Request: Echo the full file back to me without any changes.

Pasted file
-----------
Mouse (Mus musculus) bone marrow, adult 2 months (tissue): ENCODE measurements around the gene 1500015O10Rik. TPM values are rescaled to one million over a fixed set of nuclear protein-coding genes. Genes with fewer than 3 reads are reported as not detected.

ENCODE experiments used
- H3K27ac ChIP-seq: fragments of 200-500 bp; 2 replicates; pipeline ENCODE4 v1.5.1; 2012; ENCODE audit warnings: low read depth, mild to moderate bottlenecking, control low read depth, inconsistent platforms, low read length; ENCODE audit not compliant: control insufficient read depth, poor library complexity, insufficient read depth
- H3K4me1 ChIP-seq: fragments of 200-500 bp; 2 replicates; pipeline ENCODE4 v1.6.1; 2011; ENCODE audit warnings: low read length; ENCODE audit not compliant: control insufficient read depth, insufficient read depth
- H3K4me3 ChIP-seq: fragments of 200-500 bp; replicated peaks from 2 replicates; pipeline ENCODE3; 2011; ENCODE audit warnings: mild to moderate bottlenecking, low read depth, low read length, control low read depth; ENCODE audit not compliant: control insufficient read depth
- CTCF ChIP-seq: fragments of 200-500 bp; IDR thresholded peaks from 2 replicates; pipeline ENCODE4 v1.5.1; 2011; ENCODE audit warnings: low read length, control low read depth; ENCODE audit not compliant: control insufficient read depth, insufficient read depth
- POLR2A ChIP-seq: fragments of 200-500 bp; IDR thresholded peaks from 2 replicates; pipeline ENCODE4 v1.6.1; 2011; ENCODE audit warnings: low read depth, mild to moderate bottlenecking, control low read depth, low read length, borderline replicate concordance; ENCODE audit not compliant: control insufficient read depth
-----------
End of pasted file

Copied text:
Mouse (Mus musculus) bone marrow, adult 2 months (tissue): ENCODE measurements around the gene 1500015O10Rik. TPM values are rescaled to one million over a fixed set of nuclear protein-coding genes. Genes with fewer than 3 reads are reported as not detected.

ENCODE experiments used
- H3K27ac ChIP-seq: fragments of 200-500 bp; 2 replicates; pipeline ENCODE4 v1.5.1; 2012; ENCODE audit warnings: low read depth, mild to moderate bottlenecking, control low read depth, inconsistent platforms, low read length; ENCODE audit not compliant: control insufficient read depth, poor library complexity, insufficient read depth
- H3K4me1 ChIP-seq: fragments of 200-500 bp; 2 replicates; pipeline ENCODE4 v1.6.1; 2011; ENCODE audit warnings: low read length; ENCODE audit not compliant: control insufficient read depth, insufficient read depth
- H3K4me3 ChIP-seq: fragments of 200-500 bp; replicated peaks from 2 replicates; pipeline ENCODE3; 2011; ENCODE audit warnings: mild to moderate bottlenecking, low read depth, low read length, control low read depth; ENCODE audit not compliant: control insufficient read depth
- CTCF ChIP-seq: fragments of 200-500 bp; IDR thresholded peaks from 2 replicates; pipeline ENCODE4 v1.5.1; 2011; ENCODE audit warnings: low read length, control low read depth; ENCODE audit not compliant: control insufficient read depth, insufficient read depth
- POLR2A ChIP-seq: fragments of 200-500 bp; IDR thresholded peaks from 2 replicates; pipeline ENCODE4 v1.6.1; 2011; ENCODE audit warnings: low read depth, mild to moderate bottlenecking, control low read depth, low read length, borderline replicate concordance; ENCODE audit not compliant: control insufficient read depth